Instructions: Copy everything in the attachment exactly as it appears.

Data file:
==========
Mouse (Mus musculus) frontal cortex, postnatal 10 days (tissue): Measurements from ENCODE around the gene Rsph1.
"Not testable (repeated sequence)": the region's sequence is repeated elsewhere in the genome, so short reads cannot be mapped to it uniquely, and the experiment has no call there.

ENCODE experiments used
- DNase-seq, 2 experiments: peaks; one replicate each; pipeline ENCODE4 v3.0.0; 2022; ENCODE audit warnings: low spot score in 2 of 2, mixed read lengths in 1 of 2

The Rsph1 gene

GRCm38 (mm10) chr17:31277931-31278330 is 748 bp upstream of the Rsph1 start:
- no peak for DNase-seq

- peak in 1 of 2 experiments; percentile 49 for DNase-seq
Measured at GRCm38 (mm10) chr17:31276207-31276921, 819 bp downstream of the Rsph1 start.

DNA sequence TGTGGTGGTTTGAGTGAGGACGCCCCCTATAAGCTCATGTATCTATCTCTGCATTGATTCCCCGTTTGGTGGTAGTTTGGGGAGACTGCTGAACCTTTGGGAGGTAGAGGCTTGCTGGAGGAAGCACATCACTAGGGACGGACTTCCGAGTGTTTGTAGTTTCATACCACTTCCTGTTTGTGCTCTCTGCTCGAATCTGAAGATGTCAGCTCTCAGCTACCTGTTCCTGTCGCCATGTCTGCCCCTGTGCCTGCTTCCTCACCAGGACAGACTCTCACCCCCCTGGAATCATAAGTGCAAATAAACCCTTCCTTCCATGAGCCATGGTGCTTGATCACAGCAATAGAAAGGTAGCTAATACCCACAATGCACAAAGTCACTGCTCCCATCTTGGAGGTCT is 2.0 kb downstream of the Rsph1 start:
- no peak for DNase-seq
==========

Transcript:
Mouse (Mus musculus) frontal cortex, postnatal 10 days (tissue): Measurements from ENCODE around the gene Rsph1.
"Not testable (repeated sequence)": the region's sequence is repeated elsewhere in the genome, so short reads cannot be mapped to it uniquely, and the experiment has no call there.

ENCODE experiments used
- DNase-seq, 2 experiments: peaks; one replicate each; pipeline ENCODE4 v3.0.0; 2022; ENCODE audit warnings: low spot score in 2 of 2, mixed read lengths in 1 of 2

The Rsph1 gene

GRCm38 (mm10) chr17:31277931-31278330 is 748 bp upstream of the Rsph1 start:
- no peak for DNase-seq

- peak in 1 of 2 experiments; percentile 49 for DNase-seq
Measured at GRCm38 (mm10) chr17:31276207-31276921, 819 bp downstream of the Rsph1 start.

DNA sequence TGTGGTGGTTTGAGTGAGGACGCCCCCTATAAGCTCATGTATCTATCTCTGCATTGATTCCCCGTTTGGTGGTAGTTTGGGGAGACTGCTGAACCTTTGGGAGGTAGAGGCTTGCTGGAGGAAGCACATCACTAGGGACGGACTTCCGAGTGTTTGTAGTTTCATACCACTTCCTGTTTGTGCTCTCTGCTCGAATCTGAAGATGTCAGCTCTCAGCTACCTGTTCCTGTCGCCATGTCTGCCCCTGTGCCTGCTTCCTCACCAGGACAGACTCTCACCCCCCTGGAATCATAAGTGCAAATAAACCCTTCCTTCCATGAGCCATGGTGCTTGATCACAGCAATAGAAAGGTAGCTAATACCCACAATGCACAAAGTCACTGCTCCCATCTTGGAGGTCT is 2.0 kb downstream of the Rsph1 start:
- no peak for DNase-seq